THERAPY FOR TRAUMA
Understanding Trauma, PTSD, and Complex Trauma
When discussing trauma, we typically think of PTSD, or post-traumatic stress disorder, which results from a single exposure or event. The term “trauma,” however, also encompasses a lesser known type of trauma called complex trauma or C-PTSD—complex post-traumatic stress disorder.
The good news is that victims of trauma can recover. Trauma recovery work requires a specialized sequence of skills that addresses the various targets that arise during treatment. Help is available at Therapy Fort Worth and Counseling Center even for those who have suffered horrific circumstances. We use a research-based, multimodal approach to identify, soothe, and reprocess targets, which results in a more unified and calmer relationship with the original trauma(s).
To learn more about these types of trauma, please see the symptoms and specific differences below.
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You’re no longer enjoying the things you enjoyed before. It’s difficult for you to engage with the people you love because you’re afraid of surprise situations—even something as slight as a door banging loudly—that you cannot prepare for. You’ve found that the only way for you to truly function is to numb or to put yourself on autopilot. The nightmares, flashbacks, or intrusive thoughts make your days and nights almost unbearable to get through. You may feel uncontrollably angry or irritable and engage in dangerous or reckless behavior, and it’s especially frustrating that you can’t fully remember what actually happened.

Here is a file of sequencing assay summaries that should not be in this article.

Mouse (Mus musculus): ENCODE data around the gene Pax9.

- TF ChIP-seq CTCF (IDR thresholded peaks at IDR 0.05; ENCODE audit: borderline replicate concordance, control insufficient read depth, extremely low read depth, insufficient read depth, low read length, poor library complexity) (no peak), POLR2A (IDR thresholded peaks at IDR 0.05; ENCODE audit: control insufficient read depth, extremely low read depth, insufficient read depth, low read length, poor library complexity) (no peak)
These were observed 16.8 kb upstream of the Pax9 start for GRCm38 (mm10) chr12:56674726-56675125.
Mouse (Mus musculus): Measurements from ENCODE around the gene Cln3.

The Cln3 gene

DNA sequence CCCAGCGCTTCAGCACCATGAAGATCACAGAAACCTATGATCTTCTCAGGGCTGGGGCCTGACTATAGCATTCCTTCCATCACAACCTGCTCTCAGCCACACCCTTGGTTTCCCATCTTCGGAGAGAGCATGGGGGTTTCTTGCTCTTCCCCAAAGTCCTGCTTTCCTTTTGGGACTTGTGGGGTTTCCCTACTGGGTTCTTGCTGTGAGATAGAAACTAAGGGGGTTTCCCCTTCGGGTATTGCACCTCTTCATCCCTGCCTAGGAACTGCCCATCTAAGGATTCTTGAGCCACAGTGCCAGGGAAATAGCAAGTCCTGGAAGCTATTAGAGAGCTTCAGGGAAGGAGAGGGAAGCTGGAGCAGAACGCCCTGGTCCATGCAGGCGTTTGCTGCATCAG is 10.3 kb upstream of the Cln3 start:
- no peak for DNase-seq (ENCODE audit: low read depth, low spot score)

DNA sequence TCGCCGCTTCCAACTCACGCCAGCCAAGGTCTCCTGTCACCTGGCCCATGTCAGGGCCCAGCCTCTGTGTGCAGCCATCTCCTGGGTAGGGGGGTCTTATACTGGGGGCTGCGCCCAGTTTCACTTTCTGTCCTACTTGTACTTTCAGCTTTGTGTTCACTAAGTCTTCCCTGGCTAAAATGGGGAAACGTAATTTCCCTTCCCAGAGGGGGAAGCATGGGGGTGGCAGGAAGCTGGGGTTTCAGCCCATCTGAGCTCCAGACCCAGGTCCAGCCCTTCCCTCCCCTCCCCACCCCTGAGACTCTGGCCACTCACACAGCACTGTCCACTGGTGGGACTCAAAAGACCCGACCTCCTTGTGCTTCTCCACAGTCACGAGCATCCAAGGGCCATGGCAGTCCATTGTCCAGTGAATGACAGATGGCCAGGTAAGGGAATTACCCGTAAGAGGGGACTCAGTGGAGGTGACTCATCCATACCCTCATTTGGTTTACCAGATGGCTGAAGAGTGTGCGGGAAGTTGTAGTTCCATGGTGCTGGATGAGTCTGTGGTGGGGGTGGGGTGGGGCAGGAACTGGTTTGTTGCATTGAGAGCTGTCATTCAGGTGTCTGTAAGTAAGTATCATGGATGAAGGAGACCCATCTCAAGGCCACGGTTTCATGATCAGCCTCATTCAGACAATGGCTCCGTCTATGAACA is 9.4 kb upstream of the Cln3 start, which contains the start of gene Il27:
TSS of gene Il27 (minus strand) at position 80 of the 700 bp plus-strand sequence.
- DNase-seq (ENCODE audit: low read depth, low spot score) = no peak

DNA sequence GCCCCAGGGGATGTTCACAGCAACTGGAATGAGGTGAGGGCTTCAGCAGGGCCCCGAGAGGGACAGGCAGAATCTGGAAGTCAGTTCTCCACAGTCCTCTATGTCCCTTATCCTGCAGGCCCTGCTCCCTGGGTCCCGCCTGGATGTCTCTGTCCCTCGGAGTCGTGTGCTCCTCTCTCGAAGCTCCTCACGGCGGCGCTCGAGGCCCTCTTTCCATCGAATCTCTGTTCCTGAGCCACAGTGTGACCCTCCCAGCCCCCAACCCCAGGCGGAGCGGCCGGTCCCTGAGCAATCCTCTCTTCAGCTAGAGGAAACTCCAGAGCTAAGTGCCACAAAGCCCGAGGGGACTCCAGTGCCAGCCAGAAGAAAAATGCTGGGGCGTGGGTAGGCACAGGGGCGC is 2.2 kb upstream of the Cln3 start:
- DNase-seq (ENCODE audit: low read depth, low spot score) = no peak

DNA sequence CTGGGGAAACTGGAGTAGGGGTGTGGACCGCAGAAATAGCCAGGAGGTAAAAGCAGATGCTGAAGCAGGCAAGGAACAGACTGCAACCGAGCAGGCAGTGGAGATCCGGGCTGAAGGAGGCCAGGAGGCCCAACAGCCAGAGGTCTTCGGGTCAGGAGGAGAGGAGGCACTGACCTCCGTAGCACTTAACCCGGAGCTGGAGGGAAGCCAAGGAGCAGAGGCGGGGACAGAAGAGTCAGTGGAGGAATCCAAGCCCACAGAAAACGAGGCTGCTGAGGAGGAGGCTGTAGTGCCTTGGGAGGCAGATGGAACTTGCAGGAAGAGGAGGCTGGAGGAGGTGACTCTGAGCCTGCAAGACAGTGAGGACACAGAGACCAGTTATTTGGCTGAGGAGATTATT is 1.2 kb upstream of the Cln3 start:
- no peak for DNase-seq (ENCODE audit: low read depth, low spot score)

We most often relate PTSD with veterans and soldiers who have combat experience, however, PTSD can be experienced by anyone who has been exposed to major stressful events, such as natural disasters, terrorist acts, acts of war, car accidents, or violent criminal acts or personal attacks.
People of all races, nationalities, gender, class, and cultures can be affected by PTSD. Research suggests that four percent of the US population suffers from PTSD and that women are affected twice as often as men.
A lot has happened to you in life, and people seem to be in awe of all you’ve experienced when you share your story. Yet you feel as though you’ve lived a dream...like your life happened to someone that looked like you and you just watched it unfold; it just doesn’t feel real.
You feel responsible for everyone and everything and find yourself apologizing for things completely outside of your control. Perhaps you’re experiencing uncharacteristic anger—at family, friends, animals, or strangers. You might be a self-help guru, but it doesn’t ever seem that you feel worthy of the life you’re currently living. You just never feel like what you do is enough.
Sometimes you look in the mirror, and you truly have no idea who’s staring back at you. You grasp at joy or even a sense of actually living by engaging in risky behaviors, but you end up just feeling empty. People around you have expressed concern that you just don’t seem like yourself or you’re no longer performing at the level you once did.
Perhaps the worst part of it all is that you feel trapped by the life you’re living, and it seems as if there’s no way out.
OCCURRENCE OF COMPLEX TRAUMA (C-PTSD)
Complex trauma occurs with exposure to many traumas over time and encompasses the impacts of that exposure as well. Complex trauma often results from events in childhood within the family-of-origin.
However, it can occur in adulthood, such as in domestic violence situations or with partners of chemical and behavioral addicts. Additional possible C-PTSD-invoking situations in adulthood include community violence, periods of civil unrest, war trauma, genocide, refugee or asylum seeking, cultural dislocation, sexual exploitation or trafficking, and medical trauma.
If you or someone you know could benefit from complex trauma work, please reach out to schedule your 15-minute free phone consultation today. We are here for you!